As the funds within the unclassified sector grow, at some stage it will become unmanageable and, going forward, the IMA is likely to have to change the way it classifies funds.
One area that remains sceptical is the emergence of absolute return bond funds under Ucits III, this will continue to be misleading for investors. For example, an investor who thought he had bought into a global bond fund could easily be investing in a duration fund, which uses hedging techniques to go long or short.
These funds do not offer an income, so income-seeking investors would have to sell their capital in order to generate an income. This in turn would get added to their capital gains tax allowance for the year rather than their income tax allowance.
closer to the action
Nowadays, a fund picker has to be much closer to the action to know what is going on. Fund of funds managers have the time and the resources to closely monitor their funds as well as meet their management on a regular basis. They also have the ability to invest in funds with high minimum investment barriers, which would otherwise be off-limits to most retail investors.
According to statistics from the IMA, funds under management in the funds of funds arena grew from some £15bn in 2004, to £23.4bn in 2005. This rose to £25.7bn in the second quarter of this year.
Nevertheless, the multi-manager model itself is changing. Multi-managers have also had their investment remit widened by Ucits III and Nurs. Where previously fund of funds managers were restricted to a simple asset allocation call, Ucits III and Nurs have given them greater powers to buy and sell what they want, including the use of property as an asset class, and the use of derivatives, hedge funds and structured products.
Another area that has experienced change is multi-asset strategies, which has seen a rise in the number of products being offered. Managers such as Midas are investing directly in equities alongside structured products, protection, properties and funds. This model is closer to a portfolio construction service that an adviser might offer than a fund of funds.
Skandia, on the other hand, has launched best ideas funds, where it dictates to a selection of top-performing managers the portfolio it wants them to construct and manage as a separate segregated mandate to its retail unit trust. Skandia then manages the asset allocation between the selected group of managers. This model has been used by institutional clients for some time, but Skandia has gone a step further and created a hybrid model that invests in funds as well as manager of managers.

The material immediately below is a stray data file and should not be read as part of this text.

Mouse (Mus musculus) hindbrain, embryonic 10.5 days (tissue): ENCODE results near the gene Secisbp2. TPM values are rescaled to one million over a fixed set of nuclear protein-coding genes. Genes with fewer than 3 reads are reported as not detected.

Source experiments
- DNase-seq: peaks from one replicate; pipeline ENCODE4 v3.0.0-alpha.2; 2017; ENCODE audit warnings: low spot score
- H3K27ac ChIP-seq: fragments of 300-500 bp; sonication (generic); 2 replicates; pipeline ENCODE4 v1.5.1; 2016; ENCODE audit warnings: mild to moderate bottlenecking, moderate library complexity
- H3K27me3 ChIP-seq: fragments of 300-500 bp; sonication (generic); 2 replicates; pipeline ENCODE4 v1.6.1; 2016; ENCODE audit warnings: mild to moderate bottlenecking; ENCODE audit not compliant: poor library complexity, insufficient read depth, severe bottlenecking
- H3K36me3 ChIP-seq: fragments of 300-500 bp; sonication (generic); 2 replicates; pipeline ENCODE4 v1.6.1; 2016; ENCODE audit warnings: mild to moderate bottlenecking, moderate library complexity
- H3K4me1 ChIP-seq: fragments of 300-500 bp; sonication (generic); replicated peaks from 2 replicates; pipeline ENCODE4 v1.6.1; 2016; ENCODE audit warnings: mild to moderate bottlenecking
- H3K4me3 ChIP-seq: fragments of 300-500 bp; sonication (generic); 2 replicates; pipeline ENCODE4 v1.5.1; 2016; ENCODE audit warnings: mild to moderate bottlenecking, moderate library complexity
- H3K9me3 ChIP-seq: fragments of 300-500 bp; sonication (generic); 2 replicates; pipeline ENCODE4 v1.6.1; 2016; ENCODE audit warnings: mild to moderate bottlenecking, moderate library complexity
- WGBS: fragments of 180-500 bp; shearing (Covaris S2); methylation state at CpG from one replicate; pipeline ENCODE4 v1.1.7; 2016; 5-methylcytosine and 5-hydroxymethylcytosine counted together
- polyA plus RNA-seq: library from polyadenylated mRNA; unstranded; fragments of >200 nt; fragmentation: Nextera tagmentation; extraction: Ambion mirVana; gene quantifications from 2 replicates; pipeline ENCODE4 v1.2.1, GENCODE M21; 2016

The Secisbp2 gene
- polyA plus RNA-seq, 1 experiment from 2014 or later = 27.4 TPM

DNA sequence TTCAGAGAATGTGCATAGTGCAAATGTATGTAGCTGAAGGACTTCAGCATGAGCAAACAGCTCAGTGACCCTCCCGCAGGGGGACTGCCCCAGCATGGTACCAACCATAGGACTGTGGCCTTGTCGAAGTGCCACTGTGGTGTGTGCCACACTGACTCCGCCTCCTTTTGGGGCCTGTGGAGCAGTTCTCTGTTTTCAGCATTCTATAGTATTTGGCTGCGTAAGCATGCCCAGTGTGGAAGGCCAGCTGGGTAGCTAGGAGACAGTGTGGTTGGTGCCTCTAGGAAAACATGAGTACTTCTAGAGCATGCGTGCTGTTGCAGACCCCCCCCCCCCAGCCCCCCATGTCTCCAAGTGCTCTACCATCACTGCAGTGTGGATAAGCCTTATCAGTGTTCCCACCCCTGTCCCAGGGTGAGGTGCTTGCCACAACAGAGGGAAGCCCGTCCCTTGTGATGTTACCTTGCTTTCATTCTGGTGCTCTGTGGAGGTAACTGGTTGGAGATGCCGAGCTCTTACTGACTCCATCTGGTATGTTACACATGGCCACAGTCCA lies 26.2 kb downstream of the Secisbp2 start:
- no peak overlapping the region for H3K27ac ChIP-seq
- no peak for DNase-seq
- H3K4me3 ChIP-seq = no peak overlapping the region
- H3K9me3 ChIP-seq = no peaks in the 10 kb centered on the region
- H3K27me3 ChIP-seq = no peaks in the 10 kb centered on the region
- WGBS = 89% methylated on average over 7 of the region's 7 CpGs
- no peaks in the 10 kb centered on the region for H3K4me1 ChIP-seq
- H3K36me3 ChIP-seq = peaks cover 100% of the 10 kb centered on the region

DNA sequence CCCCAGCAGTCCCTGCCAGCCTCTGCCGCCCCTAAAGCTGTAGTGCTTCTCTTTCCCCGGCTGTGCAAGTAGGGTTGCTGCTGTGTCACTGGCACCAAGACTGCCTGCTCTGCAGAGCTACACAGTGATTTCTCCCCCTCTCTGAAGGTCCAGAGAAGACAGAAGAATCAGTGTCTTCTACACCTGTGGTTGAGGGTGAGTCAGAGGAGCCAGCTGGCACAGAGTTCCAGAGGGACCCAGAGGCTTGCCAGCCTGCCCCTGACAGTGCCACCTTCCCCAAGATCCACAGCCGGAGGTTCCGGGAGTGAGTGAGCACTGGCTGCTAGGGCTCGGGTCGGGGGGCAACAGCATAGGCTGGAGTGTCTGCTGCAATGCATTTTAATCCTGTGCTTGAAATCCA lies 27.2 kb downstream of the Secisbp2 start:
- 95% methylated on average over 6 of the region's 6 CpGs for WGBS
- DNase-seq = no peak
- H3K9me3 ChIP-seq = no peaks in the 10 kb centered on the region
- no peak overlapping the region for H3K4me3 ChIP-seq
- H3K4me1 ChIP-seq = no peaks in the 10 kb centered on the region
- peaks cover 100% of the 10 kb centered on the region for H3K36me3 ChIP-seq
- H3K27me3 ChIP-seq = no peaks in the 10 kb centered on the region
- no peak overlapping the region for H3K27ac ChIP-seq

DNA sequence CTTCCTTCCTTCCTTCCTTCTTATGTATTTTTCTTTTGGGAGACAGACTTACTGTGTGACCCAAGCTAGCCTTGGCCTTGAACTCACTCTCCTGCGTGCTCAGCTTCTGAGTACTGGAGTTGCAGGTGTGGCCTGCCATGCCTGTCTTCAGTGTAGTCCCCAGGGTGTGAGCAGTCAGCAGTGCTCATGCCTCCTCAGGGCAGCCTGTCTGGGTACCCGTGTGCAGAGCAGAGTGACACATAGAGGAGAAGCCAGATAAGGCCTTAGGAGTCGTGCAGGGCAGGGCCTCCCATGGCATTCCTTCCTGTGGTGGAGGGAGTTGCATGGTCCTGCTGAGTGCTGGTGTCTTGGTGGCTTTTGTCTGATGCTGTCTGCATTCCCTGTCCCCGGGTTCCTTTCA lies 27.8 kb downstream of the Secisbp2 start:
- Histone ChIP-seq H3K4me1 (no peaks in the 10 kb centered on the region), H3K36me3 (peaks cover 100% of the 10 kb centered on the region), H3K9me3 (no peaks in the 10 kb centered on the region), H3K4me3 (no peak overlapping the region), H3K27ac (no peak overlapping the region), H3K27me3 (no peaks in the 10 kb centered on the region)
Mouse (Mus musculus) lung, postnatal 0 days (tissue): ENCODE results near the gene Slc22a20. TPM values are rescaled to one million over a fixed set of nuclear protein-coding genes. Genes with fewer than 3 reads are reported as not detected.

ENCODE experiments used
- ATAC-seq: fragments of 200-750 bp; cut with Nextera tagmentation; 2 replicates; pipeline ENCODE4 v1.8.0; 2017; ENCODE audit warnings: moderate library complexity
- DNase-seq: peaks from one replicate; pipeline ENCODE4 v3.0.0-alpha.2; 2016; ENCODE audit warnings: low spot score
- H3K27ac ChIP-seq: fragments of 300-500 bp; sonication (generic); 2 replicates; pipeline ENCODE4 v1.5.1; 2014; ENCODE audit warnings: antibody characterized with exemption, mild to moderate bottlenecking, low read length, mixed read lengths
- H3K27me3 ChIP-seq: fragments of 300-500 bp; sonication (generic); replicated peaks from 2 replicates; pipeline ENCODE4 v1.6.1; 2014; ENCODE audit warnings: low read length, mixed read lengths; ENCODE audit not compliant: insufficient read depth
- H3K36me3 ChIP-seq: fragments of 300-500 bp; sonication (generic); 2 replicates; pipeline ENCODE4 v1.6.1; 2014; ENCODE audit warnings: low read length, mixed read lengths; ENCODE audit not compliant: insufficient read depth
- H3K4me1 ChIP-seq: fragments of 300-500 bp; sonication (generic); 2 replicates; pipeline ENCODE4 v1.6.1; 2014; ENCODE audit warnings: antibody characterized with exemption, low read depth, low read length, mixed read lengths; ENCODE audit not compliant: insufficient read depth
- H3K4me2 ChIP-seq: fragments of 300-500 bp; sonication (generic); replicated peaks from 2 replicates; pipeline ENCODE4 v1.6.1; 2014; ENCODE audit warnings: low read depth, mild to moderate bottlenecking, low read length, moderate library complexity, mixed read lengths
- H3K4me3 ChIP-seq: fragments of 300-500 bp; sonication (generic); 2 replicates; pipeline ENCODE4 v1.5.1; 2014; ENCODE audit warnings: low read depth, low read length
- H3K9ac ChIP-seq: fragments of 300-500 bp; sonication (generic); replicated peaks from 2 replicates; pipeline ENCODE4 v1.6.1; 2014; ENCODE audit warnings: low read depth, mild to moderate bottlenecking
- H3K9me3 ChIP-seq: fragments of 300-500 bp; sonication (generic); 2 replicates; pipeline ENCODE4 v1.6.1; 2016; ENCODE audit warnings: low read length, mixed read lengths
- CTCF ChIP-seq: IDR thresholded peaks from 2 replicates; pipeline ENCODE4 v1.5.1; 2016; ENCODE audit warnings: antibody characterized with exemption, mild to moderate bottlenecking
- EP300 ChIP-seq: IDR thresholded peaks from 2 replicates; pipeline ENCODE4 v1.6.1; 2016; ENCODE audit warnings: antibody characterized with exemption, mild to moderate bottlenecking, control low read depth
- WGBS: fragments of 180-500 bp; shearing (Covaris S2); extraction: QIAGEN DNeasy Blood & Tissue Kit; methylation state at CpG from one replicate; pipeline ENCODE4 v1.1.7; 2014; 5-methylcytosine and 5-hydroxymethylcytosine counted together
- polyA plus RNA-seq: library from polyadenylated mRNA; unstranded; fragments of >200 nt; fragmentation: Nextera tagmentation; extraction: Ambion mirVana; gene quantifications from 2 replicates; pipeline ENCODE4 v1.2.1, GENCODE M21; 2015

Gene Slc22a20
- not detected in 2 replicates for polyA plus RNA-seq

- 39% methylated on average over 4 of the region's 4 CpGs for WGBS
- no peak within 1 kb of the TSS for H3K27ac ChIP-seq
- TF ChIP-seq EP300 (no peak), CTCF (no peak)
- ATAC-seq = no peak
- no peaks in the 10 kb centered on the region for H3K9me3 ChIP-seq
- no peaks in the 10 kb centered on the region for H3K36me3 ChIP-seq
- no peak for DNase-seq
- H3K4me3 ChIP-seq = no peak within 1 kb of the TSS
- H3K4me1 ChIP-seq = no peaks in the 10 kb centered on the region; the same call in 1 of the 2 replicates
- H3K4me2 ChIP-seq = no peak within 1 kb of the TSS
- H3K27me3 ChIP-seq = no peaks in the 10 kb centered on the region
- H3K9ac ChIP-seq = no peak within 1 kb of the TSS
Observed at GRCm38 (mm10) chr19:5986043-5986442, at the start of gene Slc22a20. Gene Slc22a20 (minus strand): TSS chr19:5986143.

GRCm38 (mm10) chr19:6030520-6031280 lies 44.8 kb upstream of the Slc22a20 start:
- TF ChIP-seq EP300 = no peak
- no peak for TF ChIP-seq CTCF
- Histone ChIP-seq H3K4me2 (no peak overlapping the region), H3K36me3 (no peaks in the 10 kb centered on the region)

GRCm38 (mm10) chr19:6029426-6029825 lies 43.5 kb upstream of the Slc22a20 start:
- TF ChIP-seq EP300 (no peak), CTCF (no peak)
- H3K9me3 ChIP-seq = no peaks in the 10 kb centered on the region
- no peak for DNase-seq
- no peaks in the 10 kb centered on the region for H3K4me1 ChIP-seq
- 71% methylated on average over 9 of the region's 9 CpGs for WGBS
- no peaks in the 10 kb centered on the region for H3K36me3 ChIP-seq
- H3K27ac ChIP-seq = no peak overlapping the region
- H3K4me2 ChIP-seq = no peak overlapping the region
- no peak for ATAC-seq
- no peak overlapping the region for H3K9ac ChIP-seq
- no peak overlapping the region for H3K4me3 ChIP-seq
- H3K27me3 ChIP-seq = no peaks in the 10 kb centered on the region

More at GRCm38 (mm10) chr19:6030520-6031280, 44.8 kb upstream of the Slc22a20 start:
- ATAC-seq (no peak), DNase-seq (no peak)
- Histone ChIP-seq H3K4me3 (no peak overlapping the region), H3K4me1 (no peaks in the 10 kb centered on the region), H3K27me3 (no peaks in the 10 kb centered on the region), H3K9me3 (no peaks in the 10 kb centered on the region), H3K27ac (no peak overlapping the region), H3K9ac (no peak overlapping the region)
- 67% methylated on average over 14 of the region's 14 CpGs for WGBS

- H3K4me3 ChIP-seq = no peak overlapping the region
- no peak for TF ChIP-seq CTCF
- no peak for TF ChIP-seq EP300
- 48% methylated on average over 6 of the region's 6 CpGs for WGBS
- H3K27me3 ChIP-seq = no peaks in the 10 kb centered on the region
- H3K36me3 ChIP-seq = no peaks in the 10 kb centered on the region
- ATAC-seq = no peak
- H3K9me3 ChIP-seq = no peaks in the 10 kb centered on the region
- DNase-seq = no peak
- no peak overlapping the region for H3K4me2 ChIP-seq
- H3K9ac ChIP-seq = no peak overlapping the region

The future of asset allocation
Some investors wrongly believe that if they track the FTSE 100 they will achieve a diversified portfolio of assets. However, if you consider that the top-10 stocks in the index - which are dominated by oil companies and banks - account for some 50% of the index, then your diversification is seriously limited.
Yet, the argument investors ought to be looking at much more active managers is also fraught with obstacles. Namely regulation, a vast investment universe with an increasing number of international funds selling in the UK and the extended powers convened on managers by Ucits III and Nurs.
Faced with all these issues, intermediaries can be forgiven for feeling a little overwhelmed. Fund of funds can provide a solution. But do not be fooled - more than ever before, fund of funds managers have their work cut out. Regular due diligence on every fund, technique used and fund manager is vital in order to meet investors' expectations and keep ahead of the competition.key points
Ucits III & Nurs regulations made it more difficult for funds to fit into categories
Fund pickers can no longer look at just categories
Regular due diligence needed on every fund to meet investor expectations